Intelligent Battlefield Systems, Joint Direct Attack Munitions and
Lycoming products, which were partially offset by lower Sensor Fused
Segment profit increased reflecting the benefit from the AAI
acquisition and favorable pricing, which were partially offset by
unfavorable cost performance and inflation.
Second quarter ending backlog at Defense & Intelligence was $2.3
billion, compared to $2.4 billion at the end of 2007.
Industrial revenues increased $137 million, primarily due to a
favorable foreign exchange impact, higher volume, higher pricing and a
benefit from acquisitions.
Segment profit decreased $1 million, as higher pricing, favorable
foreign exchange and improved cost performance were essentially offset
Finance segment revenues decreased $62 million primarily due to
lower market interest rates and a decrease in fee income, which
reflected last year's $21 million gain from the sale of a leveraged
lease, offset by $5 million in higher securitization gains this year.
Revenues were also reduced to reflect the estimated impact on the
company's leveraged lease portfolio related to a court decision
involving other companies addressing the tax treatment of Sale-In,
Lease-Out (SILO) transactions.
Profit in the Finance segment decreased $55 million due to an
increased provision for loan losses, the decrease in fee income, which
reflected last year's $21 million gain, the impact of higher borrowing
costs relative to various market rate indices and the SILO adjustment.
These reductions in profit were partially offset by a benefit from
increased receivable yields on loans with interest rate floors and a
reduction in selling and administrative expenses. The increase in the
provision for loan losses was primarily driven by a reserve
established for one account in the golf finance portfolio and
increased loan loss provisions in the distribution finance portfolio.
The sixty-day plus delinquency percentage increased to 0.61
percent of finance receivables from 0.33 percent at the end of the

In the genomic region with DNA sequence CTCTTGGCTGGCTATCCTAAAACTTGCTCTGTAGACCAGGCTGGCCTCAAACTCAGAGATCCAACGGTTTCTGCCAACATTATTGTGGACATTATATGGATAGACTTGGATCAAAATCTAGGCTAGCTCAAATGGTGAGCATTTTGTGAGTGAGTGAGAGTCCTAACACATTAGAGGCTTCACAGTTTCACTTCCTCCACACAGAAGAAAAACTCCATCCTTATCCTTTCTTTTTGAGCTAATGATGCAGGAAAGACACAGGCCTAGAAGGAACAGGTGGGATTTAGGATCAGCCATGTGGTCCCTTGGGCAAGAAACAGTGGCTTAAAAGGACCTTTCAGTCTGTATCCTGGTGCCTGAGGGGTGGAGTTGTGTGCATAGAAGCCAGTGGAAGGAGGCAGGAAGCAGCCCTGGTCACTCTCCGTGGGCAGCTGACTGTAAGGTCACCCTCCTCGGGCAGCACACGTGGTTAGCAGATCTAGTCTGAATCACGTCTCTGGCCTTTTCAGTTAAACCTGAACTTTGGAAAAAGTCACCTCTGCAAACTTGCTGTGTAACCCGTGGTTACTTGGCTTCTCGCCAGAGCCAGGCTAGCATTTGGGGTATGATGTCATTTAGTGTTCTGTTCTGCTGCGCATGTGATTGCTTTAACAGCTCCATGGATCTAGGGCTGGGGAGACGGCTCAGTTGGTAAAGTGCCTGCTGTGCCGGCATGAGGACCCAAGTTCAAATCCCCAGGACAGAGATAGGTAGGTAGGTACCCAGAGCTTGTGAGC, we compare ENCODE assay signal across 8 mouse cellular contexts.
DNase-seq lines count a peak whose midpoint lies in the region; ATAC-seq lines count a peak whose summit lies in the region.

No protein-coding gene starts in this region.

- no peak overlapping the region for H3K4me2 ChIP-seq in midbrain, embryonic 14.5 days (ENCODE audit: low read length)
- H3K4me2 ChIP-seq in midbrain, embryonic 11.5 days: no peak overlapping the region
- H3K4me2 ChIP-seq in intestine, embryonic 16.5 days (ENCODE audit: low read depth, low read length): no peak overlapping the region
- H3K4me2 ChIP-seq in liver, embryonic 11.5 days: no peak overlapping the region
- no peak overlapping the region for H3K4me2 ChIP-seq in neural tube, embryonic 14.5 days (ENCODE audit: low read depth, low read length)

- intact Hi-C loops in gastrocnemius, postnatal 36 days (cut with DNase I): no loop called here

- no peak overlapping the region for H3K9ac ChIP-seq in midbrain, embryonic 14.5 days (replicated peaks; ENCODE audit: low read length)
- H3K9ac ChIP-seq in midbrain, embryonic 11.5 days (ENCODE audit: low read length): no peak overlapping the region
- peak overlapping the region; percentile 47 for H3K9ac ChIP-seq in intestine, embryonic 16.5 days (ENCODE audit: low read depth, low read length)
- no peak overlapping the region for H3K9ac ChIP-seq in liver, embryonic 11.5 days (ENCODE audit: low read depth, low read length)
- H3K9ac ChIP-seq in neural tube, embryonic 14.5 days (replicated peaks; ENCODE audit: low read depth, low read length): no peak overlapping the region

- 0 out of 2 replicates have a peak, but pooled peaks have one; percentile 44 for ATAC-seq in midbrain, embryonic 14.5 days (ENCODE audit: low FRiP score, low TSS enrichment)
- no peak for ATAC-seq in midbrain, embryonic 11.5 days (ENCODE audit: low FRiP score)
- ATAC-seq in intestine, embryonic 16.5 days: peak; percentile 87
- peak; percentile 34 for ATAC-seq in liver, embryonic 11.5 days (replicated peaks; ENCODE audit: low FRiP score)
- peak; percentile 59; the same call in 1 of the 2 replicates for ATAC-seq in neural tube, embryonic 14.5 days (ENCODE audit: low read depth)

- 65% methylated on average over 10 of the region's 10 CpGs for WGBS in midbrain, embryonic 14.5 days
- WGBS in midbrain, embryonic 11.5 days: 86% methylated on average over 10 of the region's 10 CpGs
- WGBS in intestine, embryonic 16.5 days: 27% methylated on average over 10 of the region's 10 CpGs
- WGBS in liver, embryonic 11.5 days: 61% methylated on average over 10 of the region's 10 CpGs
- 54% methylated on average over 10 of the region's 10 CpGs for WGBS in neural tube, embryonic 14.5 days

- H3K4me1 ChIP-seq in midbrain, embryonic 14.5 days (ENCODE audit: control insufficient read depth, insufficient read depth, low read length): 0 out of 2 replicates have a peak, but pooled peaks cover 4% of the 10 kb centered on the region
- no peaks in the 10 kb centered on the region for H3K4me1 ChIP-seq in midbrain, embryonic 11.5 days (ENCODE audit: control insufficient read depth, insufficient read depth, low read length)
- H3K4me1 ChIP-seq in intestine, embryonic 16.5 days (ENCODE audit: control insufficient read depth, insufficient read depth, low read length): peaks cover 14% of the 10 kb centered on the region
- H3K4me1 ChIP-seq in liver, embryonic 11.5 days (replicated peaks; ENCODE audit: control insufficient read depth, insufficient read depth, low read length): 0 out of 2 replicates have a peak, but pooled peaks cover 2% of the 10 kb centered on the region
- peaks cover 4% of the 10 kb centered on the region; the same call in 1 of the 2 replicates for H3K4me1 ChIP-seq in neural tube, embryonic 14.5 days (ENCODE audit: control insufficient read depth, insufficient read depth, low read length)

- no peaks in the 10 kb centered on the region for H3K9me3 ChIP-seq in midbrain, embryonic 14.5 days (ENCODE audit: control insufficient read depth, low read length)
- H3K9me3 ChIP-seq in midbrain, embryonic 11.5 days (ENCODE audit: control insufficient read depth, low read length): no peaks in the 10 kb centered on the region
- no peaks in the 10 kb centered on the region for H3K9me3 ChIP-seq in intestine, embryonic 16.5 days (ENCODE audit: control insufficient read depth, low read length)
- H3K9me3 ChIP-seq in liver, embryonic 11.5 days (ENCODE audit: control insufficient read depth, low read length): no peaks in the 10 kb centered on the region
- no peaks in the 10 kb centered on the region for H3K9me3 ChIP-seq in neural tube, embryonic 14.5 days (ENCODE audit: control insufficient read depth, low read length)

first quarter. Nonperforming assets (NPA) increased to 2.31 percent of
total finance assets from 1.84 percent at the end of the first
Conference Call Information
Textron will host a conference call today, July 17, 2008, at 9:00
a.m. Eastern time to discuss its results and outlook. The call will be
available via webcast at www.textron.com or by direct dial at (800)
288-8975 in the U.S. or (612) 332-0418 outside of the U.S. (request
the Textron Earnings Call).
The call will be recorded and available for playback beginning at
12:30 p.m. Eastern time on Thursday, July 17, 2008 by dialing (320)
365-3844; Access Code: 896297.
A package containing key data that will be covered on today's call
can be found in the Investor Relations section of the company's
website at www.textron.com.
About Textron Inc.
Textron Inc. is a $13.2 billion multi-industry company operating
in 34 countries with approximately 44,000 employees. The company
leverages its global network of aircraft, defense and intelligence,
industrial and finance businesses to provide customers with innovative
solutions and services. Textron is known around the world for its
powerful brands such as Bell Helicopter, Cessna Aircraft Company,
Jacobsen, Kautex, Lycoming, E-Z-GO, Greenlee, Fluid & Power, Textron
Systems and Textron Financial Corporation. More information is
available at www.textron.com.
Certain statements in this release and other oral and written
statements made by us from time to time are forward-looking
statements, including those that discuss strategies, goals, outlook or
other non-historical matters, or project revenues, income, returns or